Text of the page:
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Let's say you are trying to shade an object or line art for a comic book. We can use a circle for example. The circular shape lends itself to a quick shading technique. Import the circle and let's prepare to shade.
Click any image in this tutorial for a larger view.
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Photoshop Inner Shadow
Go to "Layers" and select "Inner Shadow". Move the slider to cover the shape to 90 pixels . You can also change the opacity of the shadow by sliding the "Opacity" slider to the left or right. Slide the "Distance" slider to 40 pixels.
If you click on "Quality" and select the drop down menu you will notice that you can change the contour or the manner in which the shadow falls on the circular object.
Once you are satisfied with the direction that the shadow is falling on the ball, then we can apply the shadow to the ball.
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Another Photoshop Shading Technique
Now let's try to apply a shadow to a line drawing, using a different technique. We want to start with a portrait line drawing of a face and clothes, so that we have a base to cast the shadow upon. Start by opening up your portrait in Photoshop. Then select the magic wand tool and click on the face.
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In the tolerance field, type "25 pixels". This will allow you to select most of the face. In order to select more of the face, hold down the "Shift" key and click on the face with the magic wand. You will notice that your selection will expand, giving you more of a selection of the face. Now click on the "Paint Bucket" tool on the tool bar, and select the foreground color. This will open up a dialog box and color palette. With the "Eye Dropper" tool select the color that you want to use for the face and click "OK".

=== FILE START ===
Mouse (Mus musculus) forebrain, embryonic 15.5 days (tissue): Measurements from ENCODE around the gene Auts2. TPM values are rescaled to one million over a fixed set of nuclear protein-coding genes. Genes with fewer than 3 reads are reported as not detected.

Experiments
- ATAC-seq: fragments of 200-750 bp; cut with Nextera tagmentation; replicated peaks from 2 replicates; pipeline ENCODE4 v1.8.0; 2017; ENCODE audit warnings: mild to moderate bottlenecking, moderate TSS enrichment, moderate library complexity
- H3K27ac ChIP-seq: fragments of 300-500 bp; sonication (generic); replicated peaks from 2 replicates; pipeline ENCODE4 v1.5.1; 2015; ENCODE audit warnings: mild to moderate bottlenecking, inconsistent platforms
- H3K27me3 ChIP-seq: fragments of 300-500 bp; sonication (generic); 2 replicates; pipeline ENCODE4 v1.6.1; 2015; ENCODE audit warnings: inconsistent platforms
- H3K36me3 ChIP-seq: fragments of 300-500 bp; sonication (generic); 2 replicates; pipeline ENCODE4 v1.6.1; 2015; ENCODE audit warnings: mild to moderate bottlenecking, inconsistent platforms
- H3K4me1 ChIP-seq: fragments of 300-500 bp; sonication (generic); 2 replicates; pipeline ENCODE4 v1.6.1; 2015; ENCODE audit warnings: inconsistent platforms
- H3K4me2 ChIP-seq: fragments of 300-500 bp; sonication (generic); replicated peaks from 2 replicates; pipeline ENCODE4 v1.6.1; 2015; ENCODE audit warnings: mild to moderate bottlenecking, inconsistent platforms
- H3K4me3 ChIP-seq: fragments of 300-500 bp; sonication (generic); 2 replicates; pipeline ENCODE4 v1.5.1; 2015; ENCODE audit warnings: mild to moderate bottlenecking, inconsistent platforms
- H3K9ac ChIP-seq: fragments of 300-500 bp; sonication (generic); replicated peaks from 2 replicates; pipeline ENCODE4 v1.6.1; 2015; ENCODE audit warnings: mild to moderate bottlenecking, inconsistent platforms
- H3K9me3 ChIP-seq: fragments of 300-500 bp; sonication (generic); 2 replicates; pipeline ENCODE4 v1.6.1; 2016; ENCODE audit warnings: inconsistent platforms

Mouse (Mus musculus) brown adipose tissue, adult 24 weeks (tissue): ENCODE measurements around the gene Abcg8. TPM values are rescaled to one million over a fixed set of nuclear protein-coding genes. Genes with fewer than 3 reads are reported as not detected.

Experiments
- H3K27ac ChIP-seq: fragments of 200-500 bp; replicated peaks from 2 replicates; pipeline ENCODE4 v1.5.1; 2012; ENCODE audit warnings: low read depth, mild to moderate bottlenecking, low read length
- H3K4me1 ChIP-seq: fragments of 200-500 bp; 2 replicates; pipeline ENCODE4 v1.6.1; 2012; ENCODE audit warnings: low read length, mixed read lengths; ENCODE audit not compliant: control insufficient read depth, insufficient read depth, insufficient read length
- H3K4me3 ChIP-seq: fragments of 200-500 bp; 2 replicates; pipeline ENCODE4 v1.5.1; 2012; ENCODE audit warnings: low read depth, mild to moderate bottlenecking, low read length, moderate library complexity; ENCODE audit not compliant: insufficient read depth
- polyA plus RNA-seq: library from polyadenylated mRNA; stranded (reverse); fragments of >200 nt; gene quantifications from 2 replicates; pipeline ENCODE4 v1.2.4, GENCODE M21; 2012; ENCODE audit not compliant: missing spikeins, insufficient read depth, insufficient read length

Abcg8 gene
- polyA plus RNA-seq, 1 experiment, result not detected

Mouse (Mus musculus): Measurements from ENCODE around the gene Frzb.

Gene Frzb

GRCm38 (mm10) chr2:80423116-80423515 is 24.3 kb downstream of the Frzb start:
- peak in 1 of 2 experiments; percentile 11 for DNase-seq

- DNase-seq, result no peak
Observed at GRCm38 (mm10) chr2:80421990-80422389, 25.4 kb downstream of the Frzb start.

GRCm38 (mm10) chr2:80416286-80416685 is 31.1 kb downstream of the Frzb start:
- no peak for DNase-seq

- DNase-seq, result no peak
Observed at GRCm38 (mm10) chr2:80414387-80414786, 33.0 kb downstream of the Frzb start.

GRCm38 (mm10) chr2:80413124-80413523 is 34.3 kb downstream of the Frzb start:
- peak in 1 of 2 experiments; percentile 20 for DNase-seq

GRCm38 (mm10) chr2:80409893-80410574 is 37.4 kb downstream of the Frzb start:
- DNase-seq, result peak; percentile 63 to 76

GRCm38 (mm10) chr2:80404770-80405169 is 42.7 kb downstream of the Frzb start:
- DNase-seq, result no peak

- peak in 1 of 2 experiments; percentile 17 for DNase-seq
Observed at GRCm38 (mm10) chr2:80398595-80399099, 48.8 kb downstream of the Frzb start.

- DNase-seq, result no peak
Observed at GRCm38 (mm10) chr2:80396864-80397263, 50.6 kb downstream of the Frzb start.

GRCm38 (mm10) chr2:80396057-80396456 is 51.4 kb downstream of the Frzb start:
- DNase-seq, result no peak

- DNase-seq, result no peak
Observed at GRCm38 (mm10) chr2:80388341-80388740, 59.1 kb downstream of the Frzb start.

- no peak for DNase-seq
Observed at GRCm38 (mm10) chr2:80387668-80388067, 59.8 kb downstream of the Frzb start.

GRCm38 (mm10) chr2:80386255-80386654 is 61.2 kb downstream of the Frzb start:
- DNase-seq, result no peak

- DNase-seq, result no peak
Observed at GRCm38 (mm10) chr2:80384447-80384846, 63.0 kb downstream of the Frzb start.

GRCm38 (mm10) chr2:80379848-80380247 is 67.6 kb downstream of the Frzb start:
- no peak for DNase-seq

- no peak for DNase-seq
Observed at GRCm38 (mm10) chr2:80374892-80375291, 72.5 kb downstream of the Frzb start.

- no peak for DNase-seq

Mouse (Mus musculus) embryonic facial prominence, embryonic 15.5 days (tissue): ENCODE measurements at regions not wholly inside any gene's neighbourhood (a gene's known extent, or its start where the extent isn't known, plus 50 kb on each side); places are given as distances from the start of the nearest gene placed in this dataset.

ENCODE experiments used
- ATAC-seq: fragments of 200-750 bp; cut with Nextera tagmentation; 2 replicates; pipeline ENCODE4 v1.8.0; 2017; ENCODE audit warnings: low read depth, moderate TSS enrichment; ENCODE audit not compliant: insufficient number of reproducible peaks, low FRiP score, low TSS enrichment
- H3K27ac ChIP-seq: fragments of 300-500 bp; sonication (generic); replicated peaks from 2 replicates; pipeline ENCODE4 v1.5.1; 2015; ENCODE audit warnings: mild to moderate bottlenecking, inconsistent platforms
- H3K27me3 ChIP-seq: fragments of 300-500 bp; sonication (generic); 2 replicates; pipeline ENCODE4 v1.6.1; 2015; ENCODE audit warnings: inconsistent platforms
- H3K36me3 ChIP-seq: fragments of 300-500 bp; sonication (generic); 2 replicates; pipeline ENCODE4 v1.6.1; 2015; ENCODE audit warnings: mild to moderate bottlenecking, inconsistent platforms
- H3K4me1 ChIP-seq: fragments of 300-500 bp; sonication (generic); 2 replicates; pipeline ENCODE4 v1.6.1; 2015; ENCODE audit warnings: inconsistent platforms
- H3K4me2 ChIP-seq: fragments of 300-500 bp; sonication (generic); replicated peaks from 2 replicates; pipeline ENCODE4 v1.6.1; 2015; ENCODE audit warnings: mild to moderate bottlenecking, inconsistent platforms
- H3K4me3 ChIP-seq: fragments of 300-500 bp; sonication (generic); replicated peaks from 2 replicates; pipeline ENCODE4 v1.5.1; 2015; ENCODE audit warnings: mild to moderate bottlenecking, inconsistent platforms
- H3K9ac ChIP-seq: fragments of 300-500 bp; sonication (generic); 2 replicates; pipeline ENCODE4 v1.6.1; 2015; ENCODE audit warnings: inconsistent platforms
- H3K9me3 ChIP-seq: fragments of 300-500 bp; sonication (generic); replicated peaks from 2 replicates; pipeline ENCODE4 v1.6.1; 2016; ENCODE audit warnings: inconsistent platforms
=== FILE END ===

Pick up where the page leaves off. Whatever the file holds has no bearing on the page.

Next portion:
Now we have a face color. Repeat the same step for the hair and clothes, then once you have established your character's color. Now it's time to apply some shading. Select the magic wand and click on the face. Let's use the "Filter" menu. Go down to Render > Lighting Effect. You will have a number of different lighting options to choose from. Lighting gives the effect of shading. When you select "Lighting Effects", a dialog box will open. Slide the "Intensity" slider over to "35 Full "and slide the "Focus" slider to "69 Full". Notice there is an oval to the left with your picture preview.
Click on the "Control" points to rotate the circle around and point the lighting in the direction of your choice. This will give you a "Shade Spotlight" effect. You can experiment with different lighting effects to give you the illusion of shadowing. Here is an example of the "Five Lights Down" effect on the same portrait. If you are really the traditional type, then you may want to try shading your line art with the Photoshop tools. This gives you a lot more control over the area that you would like to shade. If you have a detailed piece, you can use the "Smudge" tool to shade.
Take your line drawing and go to the "Tool" bar and select the "Smudge" tool to shade. Go to the outer edge of the line of the nose. Beginning from the top nose bridge start a sweeping motion from left to right. You will notice the line softening and beginning to look very smudged. We are assuming that the light is coming from the right. The image should look like the one below.
There you have it, three shading techniques in Photoshop. You are now equipped with adding that extra dimension to all of your design projects.